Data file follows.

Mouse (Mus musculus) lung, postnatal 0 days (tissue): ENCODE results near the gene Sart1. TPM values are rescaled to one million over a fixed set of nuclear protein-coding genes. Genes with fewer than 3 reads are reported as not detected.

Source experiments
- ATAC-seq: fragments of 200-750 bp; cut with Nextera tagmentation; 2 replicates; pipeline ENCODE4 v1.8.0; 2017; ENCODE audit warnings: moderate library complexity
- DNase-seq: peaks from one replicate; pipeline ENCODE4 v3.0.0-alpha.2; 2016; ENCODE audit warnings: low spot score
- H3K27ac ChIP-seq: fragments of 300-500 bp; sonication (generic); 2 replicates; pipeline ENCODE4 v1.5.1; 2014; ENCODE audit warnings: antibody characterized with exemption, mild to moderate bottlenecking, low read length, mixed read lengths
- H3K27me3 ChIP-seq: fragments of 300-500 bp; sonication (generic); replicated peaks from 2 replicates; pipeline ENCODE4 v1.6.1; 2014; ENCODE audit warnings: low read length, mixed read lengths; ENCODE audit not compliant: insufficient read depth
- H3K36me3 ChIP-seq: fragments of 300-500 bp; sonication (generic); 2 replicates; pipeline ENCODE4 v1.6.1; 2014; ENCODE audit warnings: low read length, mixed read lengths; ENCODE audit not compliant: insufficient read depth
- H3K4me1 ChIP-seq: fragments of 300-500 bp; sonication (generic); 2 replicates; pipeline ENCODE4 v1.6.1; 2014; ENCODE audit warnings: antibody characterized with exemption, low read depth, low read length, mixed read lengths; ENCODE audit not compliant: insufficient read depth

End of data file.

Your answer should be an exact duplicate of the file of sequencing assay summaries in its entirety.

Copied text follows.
Mouse (Mus musculus) lung, postnatal 0 days (tissue): ENCODE results near the gene Sart1. TPM values are rescaled to one million over a fixed set of nuclear protein-coding genes. Genes with fewer than 3 reads are reported as not detected.

Source experiments
- ATAC-seq: fragments of 200-750 bp; cut with Nextera tagmentation; 2 replicates; pipeline ENCODE4 v1.8.0; 2017; ENCODE audit warnings: moderate library complexity
- DNase-seq: peaks from one replicate; pipeline ENCODE4 v3.0.0-alpha.2; 2016; ENCODE audit warnings: low spot score
- H3K27ac ChIP-seq: fragments of 300-500 bp; sonication (generic); 2 replicates; pipeline ENCODE4 v1.5.1; 2014; ENCODE audit warnings: antibody characterized with exemption, mild to moderate bottlenecking, low read length, mixed read lengths
- H3K27me3 ChIP-seq: fragments of 300-500 bp; sonication (generic); replicated peaks from 2 replicates; pipeline ENCODE4 v1.6.1; 2014; ENCODE audit warnings: low read length, mixed read lengths; ENCODE audit not compliant: insufficient read depth
- H3K36me3 ChIP-seq: fragments of 300-500 bp; sonication (generic); 2 replicates; pipeline ENCODE4 v1.6.1; 2014; ENCODE audit warnings: low read length, mixed read lengths; ENCODE audit not compliant: insufficient read depth
- H3K4me1 ChIP-seq: fragments of 300-500 bp; sonication (generic); 2 replicates; pipeline ENCODE4 v1.6.1; 2014; ENCODE audit warnings: antibody characterized with exemption, low read depth, low read length, mixed read lengths; ENCODE audit not compliant: insufficient read depth